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12-22-2009, 11:40 AM   #1
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Good walkaround lens to augment/substitute kit 18-55?

Hi, all.

Having played with the new K-x for a few days now, I still can't get rid of the feeling that maybe I didn't make the right choice?

Having just sold my Olympus gear (E-510 that has poor high ISO performance and small viewfinder), the k-x feels... flimsy and unrefined in comparison. My wife, when she first saw it said "you can't be serious - did you sell the Olympus for this?" (of course all SHE cares is looks).

I know, I know, I didn't buy it for the looks.

I love the dynamic range and the high ISO performance of the k-x. It's something I couldn't get even close with my Olympus. Though I still prefer the Oly colours.

In addition, I see a few threads here that report IQ issues in low ISO (softness and low contrast primarily). Is it a function of the kit lens? I can confirm that my kit 18-55 lens is rather soft at all apertures and somewhat lacking in contrast.

Is it something that can be easily fixed without tapping into the expensive lens category? I am an amateur but still would like to have good (not necessarily pro level) results that I haven't been able to achieve yet.

Seeing that D5000's now going for $545 body only from B&H, this Nikon offering is fighting back.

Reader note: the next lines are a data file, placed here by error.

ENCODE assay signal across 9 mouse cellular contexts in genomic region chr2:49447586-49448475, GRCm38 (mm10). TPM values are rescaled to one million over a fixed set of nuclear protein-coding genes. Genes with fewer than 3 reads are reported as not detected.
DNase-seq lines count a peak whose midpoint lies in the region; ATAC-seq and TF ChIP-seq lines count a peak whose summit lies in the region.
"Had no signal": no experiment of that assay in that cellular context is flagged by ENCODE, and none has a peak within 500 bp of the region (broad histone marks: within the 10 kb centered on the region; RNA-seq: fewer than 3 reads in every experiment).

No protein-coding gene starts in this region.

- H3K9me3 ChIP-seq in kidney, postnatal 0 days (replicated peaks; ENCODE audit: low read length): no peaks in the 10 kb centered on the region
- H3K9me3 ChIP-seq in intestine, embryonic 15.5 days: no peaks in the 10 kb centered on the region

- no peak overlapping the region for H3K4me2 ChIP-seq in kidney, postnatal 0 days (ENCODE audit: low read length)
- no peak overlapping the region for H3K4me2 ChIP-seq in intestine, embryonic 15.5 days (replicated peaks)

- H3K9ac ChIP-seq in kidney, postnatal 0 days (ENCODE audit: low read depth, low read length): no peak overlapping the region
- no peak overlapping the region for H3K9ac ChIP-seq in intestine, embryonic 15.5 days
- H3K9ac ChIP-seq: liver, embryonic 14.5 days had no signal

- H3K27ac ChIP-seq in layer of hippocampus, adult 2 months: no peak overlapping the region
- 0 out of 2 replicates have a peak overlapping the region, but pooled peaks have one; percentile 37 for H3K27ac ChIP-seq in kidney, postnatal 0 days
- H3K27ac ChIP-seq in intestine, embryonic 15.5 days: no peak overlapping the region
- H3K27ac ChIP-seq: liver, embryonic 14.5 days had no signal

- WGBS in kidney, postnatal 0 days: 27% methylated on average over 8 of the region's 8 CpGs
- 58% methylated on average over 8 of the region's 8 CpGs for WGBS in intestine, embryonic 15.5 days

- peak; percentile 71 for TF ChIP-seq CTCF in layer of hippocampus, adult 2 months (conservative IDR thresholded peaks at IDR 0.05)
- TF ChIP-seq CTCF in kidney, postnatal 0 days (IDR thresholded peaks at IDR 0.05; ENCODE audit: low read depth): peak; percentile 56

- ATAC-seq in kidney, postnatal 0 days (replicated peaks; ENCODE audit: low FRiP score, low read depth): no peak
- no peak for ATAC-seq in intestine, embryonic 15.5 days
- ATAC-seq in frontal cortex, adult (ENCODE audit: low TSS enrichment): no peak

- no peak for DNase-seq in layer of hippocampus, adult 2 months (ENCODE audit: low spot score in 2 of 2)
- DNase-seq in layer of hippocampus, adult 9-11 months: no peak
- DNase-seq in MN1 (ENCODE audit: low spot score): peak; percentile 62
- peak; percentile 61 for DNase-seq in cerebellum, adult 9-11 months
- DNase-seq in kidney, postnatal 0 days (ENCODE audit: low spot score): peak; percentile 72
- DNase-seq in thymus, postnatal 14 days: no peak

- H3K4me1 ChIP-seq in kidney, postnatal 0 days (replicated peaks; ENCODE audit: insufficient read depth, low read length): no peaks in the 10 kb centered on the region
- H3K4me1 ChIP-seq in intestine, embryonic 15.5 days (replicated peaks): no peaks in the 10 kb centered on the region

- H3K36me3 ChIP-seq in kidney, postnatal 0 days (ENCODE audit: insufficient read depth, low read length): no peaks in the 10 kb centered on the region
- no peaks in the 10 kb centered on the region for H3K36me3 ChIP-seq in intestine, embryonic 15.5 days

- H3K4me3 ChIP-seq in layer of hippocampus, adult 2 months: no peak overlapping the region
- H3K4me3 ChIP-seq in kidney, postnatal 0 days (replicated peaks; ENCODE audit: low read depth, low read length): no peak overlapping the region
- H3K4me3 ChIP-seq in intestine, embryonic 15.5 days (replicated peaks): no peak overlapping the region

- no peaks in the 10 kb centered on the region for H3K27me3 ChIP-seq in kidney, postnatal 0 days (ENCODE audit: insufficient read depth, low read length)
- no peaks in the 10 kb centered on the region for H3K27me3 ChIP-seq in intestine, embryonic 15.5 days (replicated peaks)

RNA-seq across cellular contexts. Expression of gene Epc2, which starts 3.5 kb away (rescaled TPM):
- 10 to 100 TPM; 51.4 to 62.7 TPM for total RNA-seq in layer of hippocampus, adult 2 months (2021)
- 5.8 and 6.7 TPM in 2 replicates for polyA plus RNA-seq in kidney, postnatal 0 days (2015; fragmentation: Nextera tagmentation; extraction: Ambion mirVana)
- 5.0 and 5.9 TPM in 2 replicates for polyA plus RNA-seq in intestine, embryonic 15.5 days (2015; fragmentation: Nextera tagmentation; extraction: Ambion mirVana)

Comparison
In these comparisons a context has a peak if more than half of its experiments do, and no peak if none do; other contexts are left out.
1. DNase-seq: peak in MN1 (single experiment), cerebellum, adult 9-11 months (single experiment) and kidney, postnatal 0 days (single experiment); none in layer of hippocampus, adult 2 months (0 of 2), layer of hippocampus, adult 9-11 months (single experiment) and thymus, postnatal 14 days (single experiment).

Does anyone have any experience with BOTH who could comment on the IQ differences between the two especially in low ISO?

It's going to be very tough to make a decision since I don't have much experience with either and my initial choice was based primarily on price. The k-x could be had for ~$460 from Amazon while the D5000 was nearly $200 more. Now the lowest price I can find for the k-x is ~$505 and the Nikon pretty much closed the gap. The k-x comes with the kit lens, yes, but judging by its performance, I would have to replace it anyway, so not a real advantage there.

What really makes the D5000 even more appealing is:

1) I already have an HD camcorder so video performance doesn't influence my camera choice

2) I am not planning to have more than 2 lenses (maybe a decent 3rd prime for portraight) and there are enough decent quality offerings for both cameras (including VR lenses that provide up to 3 stops of stabilization for the Nikon) so the lack of internal focus motor and no in-body stabilization aren't a huge deal for me; I am not planning to use any legacy lenses

I just want to be sure that my concerns can be addressed by tweaking in-camera settging and/or upgrading the lens (within $200 limit) before I fully decide on a system.

This being a Pentax forum, biased opinions are OK.

Thanks

12-22-2009, 12:18 PM   #2
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There is not going to be any IQ difference whatsoever that you'd ever notice between similarly-speced cameras. Certainly no difference that would ever be visible at all just using the kit lenses.

You say you don't care about lack of motor or stabilization - does that mean you beleive the prime you buy will offer both?

And what if you - like most people - turn out to be wrong about never buying more lenses?

Anyhow, feel free to post images you are having problems with. 99% of the time, it's a matter of technique, not the lens or the camera, and chances are excellent folks here will be able to help you out.
12-22-2009, 01:00 PM   #3
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QuoteOriginally posted by Marc Sabatella Quote